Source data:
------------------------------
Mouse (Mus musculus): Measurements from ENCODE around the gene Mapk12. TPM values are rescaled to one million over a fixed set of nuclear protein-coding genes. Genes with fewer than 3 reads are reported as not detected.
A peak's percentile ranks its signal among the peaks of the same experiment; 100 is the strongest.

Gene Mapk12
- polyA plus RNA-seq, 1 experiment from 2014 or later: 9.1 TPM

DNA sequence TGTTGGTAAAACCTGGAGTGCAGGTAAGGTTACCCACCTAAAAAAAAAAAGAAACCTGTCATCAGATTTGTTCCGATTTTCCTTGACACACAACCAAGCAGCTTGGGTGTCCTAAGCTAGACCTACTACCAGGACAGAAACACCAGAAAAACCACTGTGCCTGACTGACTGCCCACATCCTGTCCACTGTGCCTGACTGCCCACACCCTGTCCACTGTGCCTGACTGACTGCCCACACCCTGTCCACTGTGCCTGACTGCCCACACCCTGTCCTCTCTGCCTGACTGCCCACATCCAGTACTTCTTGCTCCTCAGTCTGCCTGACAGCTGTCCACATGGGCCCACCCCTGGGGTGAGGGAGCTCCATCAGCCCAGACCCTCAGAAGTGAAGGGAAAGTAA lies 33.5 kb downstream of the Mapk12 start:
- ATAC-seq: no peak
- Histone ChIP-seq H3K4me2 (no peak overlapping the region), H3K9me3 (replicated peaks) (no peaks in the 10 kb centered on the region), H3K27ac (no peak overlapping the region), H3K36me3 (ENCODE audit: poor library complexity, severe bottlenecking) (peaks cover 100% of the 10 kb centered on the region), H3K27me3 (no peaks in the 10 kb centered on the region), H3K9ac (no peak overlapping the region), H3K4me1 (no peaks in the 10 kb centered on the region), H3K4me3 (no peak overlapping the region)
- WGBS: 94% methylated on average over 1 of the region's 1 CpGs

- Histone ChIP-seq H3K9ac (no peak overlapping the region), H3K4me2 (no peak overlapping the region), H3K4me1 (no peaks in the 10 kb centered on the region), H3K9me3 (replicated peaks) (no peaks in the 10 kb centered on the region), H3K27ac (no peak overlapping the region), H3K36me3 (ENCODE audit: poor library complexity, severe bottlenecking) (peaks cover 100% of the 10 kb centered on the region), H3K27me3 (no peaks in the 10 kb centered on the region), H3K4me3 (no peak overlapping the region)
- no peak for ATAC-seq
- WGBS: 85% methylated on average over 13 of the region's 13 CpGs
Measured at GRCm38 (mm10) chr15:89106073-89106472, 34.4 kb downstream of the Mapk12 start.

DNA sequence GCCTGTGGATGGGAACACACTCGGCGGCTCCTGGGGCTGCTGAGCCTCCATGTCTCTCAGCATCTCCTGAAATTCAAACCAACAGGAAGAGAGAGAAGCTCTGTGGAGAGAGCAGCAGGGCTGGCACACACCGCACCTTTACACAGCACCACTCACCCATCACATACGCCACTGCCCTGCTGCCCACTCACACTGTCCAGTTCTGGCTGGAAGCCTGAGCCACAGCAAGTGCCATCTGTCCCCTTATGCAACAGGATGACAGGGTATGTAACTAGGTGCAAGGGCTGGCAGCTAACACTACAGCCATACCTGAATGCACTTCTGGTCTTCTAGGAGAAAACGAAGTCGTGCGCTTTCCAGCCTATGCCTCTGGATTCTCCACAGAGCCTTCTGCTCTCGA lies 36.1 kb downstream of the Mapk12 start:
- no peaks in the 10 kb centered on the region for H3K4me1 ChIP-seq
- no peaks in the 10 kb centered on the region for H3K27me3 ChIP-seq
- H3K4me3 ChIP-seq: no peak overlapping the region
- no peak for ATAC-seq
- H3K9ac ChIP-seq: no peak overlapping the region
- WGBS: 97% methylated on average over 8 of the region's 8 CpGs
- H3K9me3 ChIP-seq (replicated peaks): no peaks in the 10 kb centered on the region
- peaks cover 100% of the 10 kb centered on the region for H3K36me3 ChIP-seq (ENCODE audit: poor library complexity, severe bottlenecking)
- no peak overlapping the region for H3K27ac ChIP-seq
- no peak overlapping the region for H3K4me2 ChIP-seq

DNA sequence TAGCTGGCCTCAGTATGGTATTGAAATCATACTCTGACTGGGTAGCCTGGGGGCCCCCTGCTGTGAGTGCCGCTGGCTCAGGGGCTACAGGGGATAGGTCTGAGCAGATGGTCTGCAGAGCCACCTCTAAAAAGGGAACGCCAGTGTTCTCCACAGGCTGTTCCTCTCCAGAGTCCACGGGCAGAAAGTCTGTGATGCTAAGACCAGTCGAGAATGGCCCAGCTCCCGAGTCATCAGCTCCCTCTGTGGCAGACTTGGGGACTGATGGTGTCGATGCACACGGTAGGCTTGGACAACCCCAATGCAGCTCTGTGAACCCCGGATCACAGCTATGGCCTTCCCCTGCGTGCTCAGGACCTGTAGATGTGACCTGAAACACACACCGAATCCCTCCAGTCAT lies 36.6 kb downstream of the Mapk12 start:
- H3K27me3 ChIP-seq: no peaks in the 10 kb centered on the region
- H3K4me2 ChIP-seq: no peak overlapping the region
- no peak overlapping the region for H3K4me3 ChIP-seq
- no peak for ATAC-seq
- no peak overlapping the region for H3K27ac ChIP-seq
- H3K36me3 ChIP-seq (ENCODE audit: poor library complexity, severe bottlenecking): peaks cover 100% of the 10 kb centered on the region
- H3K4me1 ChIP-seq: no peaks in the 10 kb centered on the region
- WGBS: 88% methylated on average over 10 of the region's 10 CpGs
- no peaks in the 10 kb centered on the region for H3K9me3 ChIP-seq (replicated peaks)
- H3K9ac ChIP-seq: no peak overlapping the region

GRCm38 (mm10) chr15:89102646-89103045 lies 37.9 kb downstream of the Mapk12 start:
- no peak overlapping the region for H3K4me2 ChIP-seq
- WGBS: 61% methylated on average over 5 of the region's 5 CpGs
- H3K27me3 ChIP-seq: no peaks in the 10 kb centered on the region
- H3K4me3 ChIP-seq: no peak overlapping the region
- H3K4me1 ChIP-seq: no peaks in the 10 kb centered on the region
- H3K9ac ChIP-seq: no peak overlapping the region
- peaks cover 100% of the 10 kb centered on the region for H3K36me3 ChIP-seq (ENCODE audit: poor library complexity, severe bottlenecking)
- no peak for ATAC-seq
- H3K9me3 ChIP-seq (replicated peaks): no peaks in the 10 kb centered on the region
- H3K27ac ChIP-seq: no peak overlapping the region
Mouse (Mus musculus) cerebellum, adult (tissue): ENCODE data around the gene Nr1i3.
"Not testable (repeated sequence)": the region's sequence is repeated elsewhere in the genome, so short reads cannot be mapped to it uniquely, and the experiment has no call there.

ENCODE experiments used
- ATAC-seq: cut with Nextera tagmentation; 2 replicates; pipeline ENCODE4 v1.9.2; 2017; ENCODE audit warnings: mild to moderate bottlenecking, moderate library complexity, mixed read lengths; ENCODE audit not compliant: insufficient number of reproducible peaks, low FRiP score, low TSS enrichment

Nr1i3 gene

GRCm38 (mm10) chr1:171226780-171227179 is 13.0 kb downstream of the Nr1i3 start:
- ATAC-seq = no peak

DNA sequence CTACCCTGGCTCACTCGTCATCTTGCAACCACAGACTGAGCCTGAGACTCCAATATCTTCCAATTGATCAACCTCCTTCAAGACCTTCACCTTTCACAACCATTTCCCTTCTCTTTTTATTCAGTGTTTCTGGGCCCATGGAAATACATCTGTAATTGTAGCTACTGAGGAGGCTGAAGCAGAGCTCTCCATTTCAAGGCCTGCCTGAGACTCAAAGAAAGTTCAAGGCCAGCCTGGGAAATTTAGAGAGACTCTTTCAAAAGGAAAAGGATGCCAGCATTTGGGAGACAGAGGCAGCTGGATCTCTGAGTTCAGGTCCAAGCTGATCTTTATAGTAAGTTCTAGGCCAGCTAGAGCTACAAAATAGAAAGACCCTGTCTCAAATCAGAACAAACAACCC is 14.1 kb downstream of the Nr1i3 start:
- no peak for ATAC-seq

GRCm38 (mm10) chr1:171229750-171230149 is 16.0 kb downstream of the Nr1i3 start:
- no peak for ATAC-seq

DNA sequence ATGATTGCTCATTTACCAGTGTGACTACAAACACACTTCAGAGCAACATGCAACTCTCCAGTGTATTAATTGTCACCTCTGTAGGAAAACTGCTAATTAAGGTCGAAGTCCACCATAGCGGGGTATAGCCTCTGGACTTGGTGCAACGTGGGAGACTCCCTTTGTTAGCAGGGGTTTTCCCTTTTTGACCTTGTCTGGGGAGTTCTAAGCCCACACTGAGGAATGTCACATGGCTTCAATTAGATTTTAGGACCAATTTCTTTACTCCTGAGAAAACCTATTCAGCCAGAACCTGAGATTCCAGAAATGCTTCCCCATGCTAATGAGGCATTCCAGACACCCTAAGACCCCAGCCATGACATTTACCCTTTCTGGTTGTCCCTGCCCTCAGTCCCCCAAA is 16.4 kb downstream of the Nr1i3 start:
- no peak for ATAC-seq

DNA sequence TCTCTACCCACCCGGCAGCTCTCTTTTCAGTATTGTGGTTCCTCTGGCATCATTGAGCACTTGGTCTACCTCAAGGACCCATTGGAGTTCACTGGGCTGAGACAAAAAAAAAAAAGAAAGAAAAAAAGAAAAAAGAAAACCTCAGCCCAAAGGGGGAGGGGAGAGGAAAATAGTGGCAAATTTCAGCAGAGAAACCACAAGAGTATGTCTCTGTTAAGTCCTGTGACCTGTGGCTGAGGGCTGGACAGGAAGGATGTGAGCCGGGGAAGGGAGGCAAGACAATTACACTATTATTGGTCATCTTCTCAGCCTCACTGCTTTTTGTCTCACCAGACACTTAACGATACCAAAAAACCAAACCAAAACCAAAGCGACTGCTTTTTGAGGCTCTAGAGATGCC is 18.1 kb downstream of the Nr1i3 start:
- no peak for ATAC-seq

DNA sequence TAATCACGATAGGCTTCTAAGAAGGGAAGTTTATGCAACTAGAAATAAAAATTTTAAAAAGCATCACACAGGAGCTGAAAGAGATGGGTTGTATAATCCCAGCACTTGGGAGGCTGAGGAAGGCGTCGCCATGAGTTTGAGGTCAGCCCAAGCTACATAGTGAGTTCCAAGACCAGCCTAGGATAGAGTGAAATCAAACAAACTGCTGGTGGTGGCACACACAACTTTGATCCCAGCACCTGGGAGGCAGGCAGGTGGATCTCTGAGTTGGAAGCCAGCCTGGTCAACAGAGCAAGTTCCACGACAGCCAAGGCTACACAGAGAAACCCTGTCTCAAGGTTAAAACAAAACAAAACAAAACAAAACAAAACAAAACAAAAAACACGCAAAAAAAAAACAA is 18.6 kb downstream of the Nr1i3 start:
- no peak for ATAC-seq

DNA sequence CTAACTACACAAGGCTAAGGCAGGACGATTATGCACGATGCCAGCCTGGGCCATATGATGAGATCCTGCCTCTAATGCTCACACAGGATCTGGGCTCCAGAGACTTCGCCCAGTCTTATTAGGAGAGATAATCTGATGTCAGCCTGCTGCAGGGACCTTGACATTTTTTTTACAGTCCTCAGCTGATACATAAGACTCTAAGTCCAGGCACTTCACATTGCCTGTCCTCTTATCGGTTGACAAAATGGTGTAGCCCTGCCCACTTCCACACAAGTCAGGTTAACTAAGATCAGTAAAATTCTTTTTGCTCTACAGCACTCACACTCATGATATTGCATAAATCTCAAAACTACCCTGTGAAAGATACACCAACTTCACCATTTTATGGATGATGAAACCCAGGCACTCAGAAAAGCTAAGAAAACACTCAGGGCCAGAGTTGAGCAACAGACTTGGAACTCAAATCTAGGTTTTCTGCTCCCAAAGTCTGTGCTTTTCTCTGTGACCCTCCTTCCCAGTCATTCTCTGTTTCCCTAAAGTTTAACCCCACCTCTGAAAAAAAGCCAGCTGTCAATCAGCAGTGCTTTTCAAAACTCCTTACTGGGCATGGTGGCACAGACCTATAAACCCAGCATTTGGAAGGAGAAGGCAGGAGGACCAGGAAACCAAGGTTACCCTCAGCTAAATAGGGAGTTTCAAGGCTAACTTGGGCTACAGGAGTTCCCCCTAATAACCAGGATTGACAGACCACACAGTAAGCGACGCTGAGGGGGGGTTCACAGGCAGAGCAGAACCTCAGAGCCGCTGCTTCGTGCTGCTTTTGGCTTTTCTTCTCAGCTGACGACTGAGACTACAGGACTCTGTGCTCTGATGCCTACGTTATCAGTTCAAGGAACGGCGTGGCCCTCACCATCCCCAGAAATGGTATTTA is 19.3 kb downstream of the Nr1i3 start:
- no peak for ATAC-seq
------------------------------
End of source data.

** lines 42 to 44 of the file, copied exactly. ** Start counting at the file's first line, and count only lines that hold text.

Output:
- peaks cover 100% of the 10 kb centered on the region for H3K36me3 ChIP-seq (ENCODE audit: poor library complexity, severe bottlenecking)
- no peak for ATAC-seq
- H3K9me3 ChIP-seq (replicated peaks): no peaks in the 10 kb centered on the region